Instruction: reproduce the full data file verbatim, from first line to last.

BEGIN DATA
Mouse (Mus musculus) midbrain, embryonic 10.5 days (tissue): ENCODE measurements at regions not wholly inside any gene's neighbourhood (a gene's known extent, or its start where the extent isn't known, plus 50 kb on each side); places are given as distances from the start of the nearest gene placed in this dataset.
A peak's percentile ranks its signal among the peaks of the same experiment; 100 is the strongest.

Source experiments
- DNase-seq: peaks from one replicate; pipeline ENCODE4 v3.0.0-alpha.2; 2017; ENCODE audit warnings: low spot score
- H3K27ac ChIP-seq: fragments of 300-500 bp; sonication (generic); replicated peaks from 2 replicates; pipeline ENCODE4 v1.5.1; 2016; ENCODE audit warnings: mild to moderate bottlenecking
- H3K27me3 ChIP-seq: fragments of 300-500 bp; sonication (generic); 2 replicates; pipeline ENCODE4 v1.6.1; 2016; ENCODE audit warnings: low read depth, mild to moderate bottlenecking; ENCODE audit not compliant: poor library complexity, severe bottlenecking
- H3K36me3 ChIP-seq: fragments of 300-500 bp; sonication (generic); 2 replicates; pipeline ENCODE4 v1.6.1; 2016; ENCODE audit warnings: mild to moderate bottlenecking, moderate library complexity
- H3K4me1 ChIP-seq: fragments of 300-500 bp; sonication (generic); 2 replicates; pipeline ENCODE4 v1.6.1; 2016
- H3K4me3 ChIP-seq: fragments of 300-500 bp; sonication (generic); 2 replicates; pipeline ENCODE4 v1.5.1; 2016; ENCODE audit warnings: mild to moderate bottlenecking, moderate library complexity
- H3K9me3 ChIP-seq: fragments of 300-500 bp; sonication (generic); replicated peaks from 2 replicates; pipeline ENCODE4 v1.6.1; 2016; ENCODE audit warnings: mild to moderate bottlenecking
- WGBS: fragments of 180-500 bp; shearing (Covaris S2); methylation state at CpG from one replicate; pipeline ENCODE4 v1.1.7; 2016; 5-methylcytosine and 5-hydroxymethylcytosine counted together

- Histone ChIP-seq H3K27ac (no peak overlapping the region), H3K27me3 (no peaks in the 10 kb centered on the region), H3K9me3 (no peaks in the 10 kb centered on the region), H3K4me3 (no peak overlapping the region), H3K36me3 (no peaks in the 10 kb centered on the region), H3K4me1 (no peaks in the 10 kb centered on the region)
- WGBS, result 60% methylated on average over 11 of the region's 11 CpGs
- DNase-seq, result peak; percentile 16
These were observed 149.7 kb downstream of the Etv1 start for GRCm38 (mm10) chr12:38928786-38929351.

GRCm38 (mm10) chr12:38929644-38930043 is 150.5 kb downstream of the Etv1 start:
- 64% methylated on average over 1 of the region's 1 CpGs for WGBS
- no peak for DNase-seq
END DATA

Mouse (Mus musculus) midbrain, embryonic 10.5 days (tissue): ENCODE measurements at regions not wholly inside any gene's neighbourhood (a gene's known extent, or its start where the extent isn't known, plus 50 kb on each side); places are given as distances from the start of the nearest gene placed in this dataset.
A peak's percentile ranks its signal among the peaks of the same experiment; 100 is the strongest.

Source experiments
- DNase-seq: peaks from one replicate; pipeline ENCODE4 v3.0.0-alpha.2; 2017; ENCODE audit warnings: low spot score
- H3K27ac ChIP-seq: fragments of 300-500 bp; sonication (generic); replicated peaks from 2 replicates; pipeline ENCODE4 v1.5.1; 2016; ENCODE audit warnings: mild to moderate bottlenecking
- H3K27me3 ChIP-seq: fragments of 300-500 bp; sonication (generic); 2 replicates; pipeline ENCODE4 v1.6.1; 2016; ENCODE audit warnings: low read depth, mild to moderate bottlenecking; ENCODE audit not compliant: poor library complexity, severe bottlenecking
- H3K36me3 ChIP-seq: fragments of 300-500 bp; sonication (generic); 2 replicates; pipeline ENCODE4 v1.6.1; 2016; ENCODE audit warnings: mild to moderate bottlenecking, moderate library complexity
- H3K4me1 ChIP-seq: fragments of 300-500 bp; sonication (generic); 2 replicates; pipeline ENCODE4 v1.6.1; 2016
- H3K4me3 ChIP-seq: fragments of 300-500 bp; sonication (generic); 2 replicates; pipeline ENCODE4 v1.5.1; 2016; ENCODE audit warnings: mild to moderate bottlenecking, moderate library complexity
- H3K9me3 ChIP-seq: fragments of 300-500 bp; sonication (generic); replicated peaks from 2 replicates; pipeline ENCODE4 v1.6.1; 2016; ENCODE audit warnings: mild to moderate bottlenecking
- WGBS: fragments of 180-500 bp; shearing (Covaris S2); methylation state at CpG from one replicate; pipeline ENCODE4 v1.1.7; 2016; 5-methylcytosine and 5-hydroxymethylcytosine counted together

- Histone ChIP-seq H3K27ac (no peak overlapping the region), H3K27me3 (no peaks in the 10 kb centered on the region), H3K9me3 (no peaks in the 10 kb centered on the region), H3K4me3 (no peak overlapping the region), H3K36me3 (no peaks in the 10 kb centered on the region), H3K4me1 (no peaks in the 10 kb centered on the region)
- WGBS, result 60% methylated on average over 11 of the region's 11 CpGs
- DNase-seq, result peak; percentile 16
These were observed 149.7 kb downstream of the Etv1 start for GRCm38 (mm10) chr12:38928786-38929351.

GRCm38 (mm10) chr12:38929644-38930043 is 150.5 kb downstream of the Etv1 start:
- 64% methylated on average over 1 of the region's 1 CpGs for WGBS
- no peak for DNase-seq